Even though the IRS issues most refunds in less than 21 days, it’s possible a particular taxpayer’s refund may take longer. Some tax returns require additional review and take longer to process than others. It may be necessary when a return has errors, is incomplete or is affected by identity theft or fraud. The IRS will contact taxpayers by mail when more information is needed to process a return.

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Treasury, IRS Issue Final Regulations On The Foreign Tax Credit

IRS - Treasury, IRS Issue Final Regulations On The Foreign Tax Credit

The Internal Revenue Service issued final regulations on the Foreign Tax Credit, a long-standing tax benefit that generally allows individuals and businesses to claim a credit for income taxes paid or accrued to foreign governments.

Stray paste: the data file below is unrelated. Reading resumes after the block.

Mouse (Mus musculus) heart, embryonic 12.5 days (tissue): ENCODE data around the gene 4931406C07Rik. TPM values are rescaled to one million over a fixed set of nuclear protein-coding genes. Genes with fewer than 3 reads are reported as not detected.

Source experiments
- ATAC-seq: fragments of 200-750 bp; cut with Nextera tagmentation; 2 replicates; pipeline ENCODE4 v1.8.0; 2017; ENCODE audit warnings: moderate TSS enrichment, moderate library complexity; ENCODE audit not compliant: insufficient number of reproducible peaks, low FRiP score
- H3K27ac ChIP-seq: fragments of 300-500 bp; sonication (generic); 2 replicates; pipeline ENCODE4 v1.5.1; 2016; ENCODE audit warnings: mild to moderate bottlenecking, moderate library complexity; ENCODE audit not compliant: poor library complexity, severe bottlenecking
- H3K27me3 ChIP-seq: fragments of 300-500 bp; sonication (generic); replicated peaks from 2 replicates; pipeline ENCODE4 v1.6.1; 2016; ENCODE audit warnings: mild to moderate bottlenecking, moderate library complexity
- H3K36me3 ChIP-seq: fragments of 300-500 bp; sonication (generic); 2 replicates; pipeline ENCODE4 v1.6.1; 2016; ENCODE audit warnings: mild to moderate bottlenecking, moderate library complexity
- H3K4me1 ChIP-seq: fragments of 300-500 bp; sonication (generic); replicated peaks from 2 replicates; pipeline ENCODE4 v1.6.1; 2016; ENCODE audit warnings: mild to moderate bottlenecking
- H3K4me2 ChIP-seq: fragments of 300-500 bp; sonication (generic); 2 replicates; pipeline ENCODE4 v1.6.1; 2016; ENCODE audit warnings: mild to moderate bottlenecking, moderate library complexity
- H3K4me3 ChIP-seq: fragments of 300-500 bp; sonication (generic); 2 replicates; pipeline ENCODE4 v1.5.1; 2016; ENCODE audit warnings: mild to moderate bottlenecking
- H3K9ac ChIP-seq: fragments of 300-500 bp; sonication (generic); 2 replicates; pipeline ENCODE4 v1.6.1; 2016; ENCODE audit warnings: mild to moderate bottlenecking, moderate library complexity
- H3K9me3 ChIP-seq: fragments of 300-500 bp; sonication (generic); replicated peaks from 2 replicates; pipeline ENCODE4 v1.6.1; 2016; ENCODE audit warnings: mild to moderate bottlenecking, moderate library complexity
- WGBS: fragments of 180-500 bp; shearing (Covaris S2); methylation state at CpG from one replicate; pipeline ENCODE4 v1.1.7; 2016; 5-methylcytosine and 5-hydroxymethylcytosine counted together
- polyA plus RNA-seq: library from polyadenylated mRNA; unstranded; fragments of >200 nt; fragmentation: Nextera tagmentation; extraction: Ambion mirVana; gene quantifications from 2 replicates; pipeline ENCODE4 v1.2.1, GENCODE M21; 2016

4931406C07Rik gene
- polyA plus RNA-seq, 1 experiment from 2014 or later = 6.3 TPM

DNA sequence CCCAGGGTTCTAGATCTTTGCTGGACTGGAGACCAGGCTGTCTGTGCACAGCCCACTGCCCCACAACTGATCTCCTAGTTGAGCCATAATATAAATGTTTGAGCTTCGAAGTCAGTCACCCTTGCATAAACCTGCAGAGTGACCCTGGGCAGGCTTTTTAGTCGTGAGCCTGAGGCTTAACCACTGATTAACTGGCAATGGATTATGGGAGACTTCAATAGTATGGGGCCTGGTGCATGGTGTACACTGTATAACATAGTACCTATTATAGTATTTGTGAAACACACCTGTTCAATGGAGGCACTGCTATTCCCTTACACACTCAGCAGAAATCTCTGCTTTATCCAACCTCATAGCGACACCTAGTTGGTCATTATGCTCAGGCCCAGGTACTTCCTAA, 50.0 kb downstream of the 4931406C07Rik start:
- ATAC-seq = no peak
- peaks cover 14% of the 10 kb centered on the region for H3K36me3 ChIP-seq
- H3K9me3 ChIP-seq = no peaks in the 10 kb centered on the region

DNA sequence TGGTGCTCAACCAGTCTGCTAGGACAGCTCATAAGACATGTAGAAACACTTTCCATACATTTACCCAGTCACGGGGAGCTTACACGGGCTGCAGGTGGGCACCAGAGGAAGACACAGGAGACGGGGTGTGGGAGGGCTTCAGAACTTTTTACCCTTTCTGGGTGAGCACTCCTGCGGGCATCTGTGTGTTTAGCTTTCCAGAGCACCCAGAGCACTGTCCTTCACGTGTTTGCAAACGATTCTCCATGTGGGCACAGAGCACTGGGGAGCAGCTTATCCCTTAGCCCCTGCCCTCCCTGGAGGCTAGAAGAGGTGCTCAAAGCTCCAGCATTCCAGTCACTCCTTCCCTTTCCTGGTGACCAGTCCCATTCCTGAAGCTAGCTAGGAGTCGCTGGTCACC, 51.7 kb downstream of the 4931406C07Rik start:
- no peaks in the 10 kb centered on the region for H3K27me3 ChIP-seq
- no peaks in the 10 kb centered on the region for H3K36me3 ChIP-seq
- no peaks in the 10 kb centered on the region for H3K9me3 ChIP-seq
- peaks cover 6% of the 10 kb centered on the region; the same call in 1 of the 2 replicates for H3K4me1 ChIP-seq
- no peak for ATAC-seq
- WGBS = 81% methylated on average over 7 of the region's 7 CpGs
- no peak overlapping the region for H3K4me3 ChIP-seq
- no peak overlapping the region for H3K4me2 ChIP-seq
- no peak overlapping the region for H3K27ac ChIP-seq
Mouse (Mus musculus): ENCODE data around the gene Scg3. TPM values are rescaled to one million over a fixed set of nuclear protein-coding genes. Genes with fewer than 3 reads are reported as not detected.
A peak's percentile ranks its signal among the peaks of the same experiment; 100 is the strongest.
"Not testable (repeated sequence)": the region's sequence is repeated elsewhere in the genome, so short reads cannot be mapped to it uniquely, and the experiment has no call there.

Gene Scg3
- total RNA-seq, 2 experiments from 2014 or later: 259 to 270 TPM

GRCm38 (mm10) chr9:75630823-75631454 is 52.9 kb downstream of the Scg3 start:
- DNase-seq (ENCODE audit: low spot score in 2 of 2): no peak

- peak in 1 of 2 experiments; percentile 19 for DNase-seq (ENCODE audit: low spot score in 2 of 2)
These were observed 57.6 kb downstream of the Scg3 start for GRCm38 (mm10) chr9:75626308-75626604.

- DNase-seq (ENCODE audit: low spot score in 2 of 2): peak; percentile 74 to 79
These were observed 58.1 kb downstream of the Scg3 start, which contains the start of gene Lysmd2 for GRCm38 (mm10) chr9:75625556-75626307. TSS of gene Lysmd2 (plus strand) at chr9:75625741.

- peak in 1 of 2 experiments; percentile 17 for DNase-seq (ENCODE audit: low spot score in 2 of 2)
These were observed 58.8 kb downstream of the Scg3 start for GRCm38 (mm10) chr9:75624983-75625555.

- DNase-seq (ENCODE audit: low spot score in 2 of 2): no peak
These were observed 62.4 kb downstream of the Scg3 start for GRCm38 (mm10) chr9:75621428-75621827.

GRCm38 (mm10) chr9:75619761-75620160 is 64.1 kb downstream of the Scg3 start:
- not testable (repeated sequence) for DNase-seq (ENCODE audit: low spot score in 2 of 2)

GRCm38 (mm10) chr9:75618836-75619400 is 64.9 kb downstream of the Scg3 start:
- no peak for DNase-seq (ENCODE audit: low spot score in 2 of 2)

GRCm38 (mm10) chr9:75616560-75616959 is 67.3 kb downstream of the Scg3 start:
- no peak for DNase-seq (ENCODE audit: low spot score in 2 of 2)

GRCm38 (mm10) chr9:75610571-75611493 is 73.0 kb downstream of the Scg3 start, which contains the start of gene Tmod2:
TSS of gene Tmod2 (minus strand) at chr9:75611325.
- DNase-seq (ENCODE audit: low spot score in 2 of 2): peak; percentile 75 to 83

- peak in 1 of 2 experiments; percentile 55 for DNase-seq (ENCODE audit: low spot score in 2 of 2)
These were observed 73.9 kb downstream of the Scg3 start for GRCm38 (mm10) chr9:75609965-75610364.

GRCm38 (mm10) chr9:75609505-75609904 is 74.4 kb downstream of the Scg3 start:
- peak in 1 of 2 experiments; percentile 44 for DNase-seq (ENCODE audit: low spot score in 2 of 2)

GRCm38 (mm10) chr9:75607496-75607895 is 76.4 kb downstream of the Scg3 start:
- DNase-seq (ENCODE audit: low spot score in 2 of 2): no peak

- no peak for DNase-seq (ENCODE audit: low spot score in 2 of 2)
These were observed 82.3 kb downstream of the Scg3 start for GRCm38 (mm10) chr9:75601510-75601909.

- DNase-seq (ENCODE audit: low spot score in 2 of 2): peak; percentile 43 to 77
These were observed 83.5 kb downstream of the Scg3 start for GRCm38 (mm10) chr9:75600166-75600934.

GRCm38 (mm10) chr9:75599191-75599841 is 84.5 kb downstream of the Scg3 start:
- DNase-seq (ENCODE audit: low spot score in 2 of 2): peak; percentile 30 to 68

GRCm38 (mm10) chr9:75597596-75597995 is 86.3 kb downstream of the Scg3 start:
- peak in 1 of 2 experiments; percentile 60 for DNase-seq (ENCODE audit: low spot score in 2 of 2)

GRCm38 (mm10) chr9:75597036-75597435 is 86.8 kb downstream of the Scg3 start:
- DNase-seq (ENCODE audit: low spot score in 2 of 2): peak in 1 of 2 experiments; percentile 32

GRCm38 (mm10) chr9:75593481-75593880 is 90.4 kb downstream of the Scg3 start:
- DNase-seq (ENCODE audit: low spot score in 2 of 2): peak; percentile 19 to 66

The Tax Cuts and Jobs Act (TCJA) made major changes to the tax law, including revamping the U.S. international tax system. Specifically, several Foreign Tax Credit provisions were changed, including repeal of section 902, which allowed deemed-paid credits in connection with dividend distributions based on foreign subsidiaries’ cumulative pools of earnings and foreign taxes. TCJA also added two separate limitation categories for foreign branch income and amounts includible under the Global Intangible Low-Taxed Income (GILTI) provisions.

Additionally, the TCJA changed how taxable income is calculated for purposes of the Foreign Tax Credit limitation by disregarding certain expenses and repealing the use of the fair market value method for allocating interest expense.

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Important Things To Know About Tax Credits

IRS LOGO

With the tax filing season quickly approaching, the Internal Revenue Service recommends taxpayers take time now to determine if they are eligible for important tax credits.